Switch to automation

Philip Case
By Philip Case
5 Min Read

With a few devices and a bit of software, you never have to switch on the lights or open the blinds manually again

Have you ever been in bed and needed to switch on the lights? Or wanted to close the curtains or blinds but that sofa blocked your access? I have recently finished building a house and I decided I wanted to include some gadgets that would make life simpler and less frustrating.

Since I am familiar with Google Assistant on my Android phone, I decided to set up Google Home with various third-party add-ons. I’m sure a very similar result can be achieved using Amazon Alexa.

The starting point was the Google Home Mini itself, which is a very elegant little device that you can get for about R900 from Takealot.com or Incredible Connection. It doubles as a fantastic speaker with streaming capability from various devices or directly from Google Play Music and Spotify, to name a few.

It is incredibly easy to set up, but you will need an Android smartphone or tablet.

Once connected to your Wi-Fi, it becomes your own smart assistant. You can get weather updates and calendar reminders, listen to audiobooks, create shopping lists … You name it!

The next part is deciding what you would like to automate. After some research, I decided to start with light switches and blinds. I chose TP-Link Kasa switches and Somfy automated blinds. There is a range of options to suit your needs and budget.

The light switches are made for the United States, but they work perfectly here too and can be installed from scratch or retrofitted. Once installed, the switches connect seamlessly to your Wi-Fi via their own app called Kasa, which communicates with Google Home.

You can give each switch a name, set schedules and automation, or just control them with your voice. Turning on the light is as easy as saying: “Okay Google, turn on the bedroom light.” The same concept works for the automated blinds, but it is a slightly more complex setup, as you need motorised blinds and a control box, which allows Google Home to communicate with and send commands to it.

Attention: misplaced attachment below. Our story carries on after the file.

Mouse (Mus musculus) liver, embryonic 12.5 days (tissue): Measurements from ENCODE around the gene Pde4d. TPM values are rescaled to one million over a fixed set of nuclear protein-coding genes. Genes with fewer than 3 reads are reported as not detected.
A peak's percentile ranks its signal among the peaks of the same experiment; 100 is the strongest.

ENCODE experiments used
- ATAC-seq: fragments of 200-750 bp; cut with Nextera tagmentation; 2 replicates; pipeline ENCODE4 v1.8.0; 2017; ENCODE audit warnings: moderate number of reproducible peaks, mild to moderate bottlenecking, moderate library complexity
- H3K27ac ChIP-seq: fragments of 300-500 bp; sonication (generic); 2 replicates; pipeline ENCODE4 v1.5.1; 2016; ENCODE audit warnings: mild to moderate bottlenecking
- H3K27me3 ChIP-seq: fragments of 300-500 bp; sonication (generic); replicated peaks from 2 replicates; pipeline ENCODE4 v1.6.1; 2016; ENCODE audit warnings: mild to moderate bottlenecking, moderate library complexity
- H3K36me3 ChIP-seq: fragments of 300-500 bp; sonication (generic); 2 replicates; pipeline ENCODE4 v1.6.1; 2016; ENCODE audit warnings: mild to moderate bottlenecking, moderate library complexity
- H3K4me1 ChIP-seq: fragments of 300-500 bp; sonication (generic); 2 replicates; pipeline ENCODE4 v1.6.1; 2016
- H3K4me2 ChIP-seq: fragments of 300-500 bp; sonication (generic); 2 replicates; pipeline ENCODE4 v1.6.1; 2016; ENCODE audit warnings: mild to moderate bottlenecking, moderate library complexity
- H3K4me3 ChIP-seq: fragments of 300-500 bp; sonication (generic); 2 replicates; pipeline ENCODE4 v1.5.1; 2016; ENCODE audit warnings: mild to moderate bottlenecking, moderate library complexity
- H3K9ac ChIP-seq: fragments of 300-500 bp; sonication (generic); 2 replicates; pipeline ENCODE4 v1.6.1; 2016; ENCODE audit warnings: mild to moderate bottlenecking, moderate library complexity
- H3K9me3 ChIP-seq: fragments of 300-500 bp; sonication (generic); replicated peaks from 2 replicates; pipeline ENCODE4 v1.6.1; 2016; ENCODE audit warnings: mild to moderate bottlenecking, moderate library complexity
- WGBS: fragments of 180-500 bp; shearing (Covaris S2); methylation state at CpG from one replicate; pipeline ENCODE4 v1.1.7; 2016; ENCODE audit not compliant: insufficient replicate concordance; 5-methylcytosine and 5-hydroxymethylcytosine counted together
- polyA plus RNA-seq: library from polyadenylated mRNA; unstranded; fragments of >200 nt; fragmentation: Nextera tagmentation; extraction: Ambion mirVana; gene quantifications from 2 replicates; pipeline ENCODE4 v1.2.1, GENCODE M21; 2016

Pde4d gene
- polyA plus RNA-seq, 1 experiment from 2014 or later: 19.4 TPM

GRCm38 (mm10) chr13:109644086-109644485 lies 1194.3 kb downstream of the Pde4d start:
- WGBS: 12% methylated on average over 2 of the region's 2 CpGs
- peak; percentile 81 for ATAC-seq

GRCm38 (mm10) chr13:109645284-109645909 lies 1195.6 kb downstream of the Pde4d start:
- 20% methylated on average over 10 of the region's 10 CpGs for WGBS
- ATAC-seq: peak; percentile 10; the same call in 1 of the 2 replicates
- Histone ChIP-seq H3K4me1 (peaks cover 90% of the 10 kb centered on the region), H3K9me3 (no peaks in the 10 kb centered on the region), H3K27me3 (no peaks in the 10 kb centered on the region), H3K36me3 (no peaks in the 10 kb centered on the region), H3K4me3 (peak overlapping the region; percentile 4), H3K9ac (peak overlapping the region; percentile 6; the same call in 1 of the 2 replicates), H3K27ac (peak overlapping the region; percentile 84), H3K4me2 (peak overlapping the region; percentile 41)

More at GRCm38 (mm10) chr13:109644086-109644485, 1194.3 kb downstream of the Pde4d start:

The cool part is when you get creative and add automatic schedules. For example, you could set your blinds to open at sunrise every morning or, if you start a movie on an Android media box with a command like “Okay Google, play Terminator 2: Judgment Day”, the blinds close and the lights dim to give you that cosy movie-night feeling!

I have also just added a smart doorbell called Ring, which allows me to see who is at my door via an app on my phone and to speak to them, wherever I am in the world. The next item on my wish list will be a smart lock, so I can unlock my front door using just my voice.

If one adds a Logitech Hub and smart wall plugs into this mix, there is the potential to control pretty much any electrical device that can function with a normal remote or even an on or off switch. We live in exciting times!

 


Philip Case became a quadriplegic in the ’90s, when 56k modems were considered hi-tech. Over the years he has gained a reputation for a mild obsession with gadgets and accessibility devices. He has conquered a number of Quads4Quads rides on his adapted side-by-side and built a smart home in Paternoster on the West Coast, and continues to figure out ways to make the world more accessible using technology.

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Philip Case became a quadriplegic in the ’90s, when 56k modems were considered hi-tech. Over the years he has gained a reputation for a mild obsession with gadgets and accessibility devices. He has conquered a number of Quads4Quads rides on his adapted side-by-side and built a smart home in Paternoster on the West Coast, and continues to figure out ways to make the world more accessible using technology.
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